Street art offers beauty, a laugh, some hope

Street art offers beauty, a laugh, some hope

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Scrawled or masterfully crafted on walls and roads are messages of hope and warning.

Street art is getting inspiration from the coronavirus pandemic gripping the globe, offering some comic relief, wit and beauty in a world where people are cut off from each other.

In some cases, the art urges people to follow safety advice. Celebrities and politicians are depicted wearing masks.

In Prague, people take photos with a graffiti image of John Lennon, whose nose and mouth are covered with a fabric mask that says, “All you need is love,” the title of the Beatles’ 1967 song.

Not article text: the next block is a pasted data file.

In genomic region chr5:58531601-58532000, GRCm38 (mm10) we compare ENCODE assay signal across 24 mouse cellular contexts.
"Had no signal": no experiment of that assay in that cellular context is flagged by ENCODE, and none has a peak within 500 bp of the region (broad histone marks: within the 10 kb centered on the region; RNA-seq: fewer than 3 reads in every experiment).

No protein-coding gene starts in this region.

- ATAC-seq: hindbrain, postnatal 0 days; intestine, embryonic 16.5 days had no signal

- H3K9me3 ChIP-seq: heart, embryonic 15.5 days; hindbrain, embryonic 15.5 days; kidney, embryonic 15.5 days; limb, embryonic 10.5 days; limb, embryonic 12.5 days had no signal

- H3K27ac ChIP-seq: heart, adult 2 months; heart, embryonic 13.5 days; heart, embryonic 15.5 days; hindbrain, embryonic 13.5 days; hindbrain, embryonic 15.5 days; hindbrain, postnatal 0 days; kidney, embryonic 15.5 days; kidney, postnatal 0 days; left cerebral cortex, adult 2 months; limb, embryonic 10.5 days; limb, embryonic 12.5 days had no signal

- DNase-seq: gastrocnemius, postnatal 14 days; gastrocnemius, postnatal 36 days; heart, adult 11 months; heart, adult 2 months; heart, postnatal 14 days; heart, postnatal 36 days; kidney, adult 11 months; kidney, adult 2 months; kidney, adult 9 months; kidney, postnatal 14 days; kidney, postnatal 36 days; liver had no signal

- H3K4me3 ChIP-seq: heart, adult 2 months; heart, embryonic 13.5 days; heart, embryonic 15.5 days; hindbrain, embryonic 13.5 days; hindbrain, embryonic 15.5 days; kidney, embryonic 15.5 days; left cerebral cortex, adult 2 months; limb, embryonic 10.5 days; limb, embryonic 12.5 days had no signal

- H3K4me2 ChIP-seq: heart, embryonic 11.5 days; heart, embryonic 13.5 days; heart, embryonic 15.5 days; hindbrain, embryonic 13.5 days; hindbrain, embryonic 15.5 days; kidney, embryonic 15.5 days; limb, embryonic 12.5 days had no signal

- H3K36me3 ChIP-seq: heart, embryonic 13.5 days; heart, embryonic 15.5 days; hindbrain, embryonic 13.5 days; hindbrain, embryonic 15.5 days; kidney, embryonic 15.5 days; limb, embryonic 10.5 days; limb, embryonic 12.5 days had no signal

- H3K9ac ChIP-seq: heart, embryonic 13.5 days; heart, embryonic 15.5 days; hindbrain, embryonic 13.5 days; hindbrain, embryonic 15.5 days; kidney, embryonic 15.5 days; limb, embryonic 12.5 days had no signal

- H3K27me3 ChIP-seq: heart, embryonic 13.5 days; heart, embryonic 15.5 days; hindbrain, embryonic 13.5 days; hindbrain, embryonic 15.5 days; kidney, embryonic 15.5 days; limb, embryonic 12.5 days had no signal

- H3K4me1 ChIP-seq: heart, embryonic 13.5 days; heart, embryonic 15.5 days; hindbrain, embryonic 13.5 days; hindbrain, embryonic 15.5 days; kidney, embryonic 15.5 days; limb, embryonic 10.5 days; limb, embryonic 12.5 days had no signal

Coronavirus germs depicted as cartoon villains are spray-painted on streets and walls in India and Kenya to get people to take precautions to prevent the disease from spreading.

While street art around the world is giving people something thought-provoking or entertaining to gaze at from behind their masks, it also can provide a glimmer of hope, like one mural in Los Angeles that implores passers-by: “Stay home, life is beautiful.”

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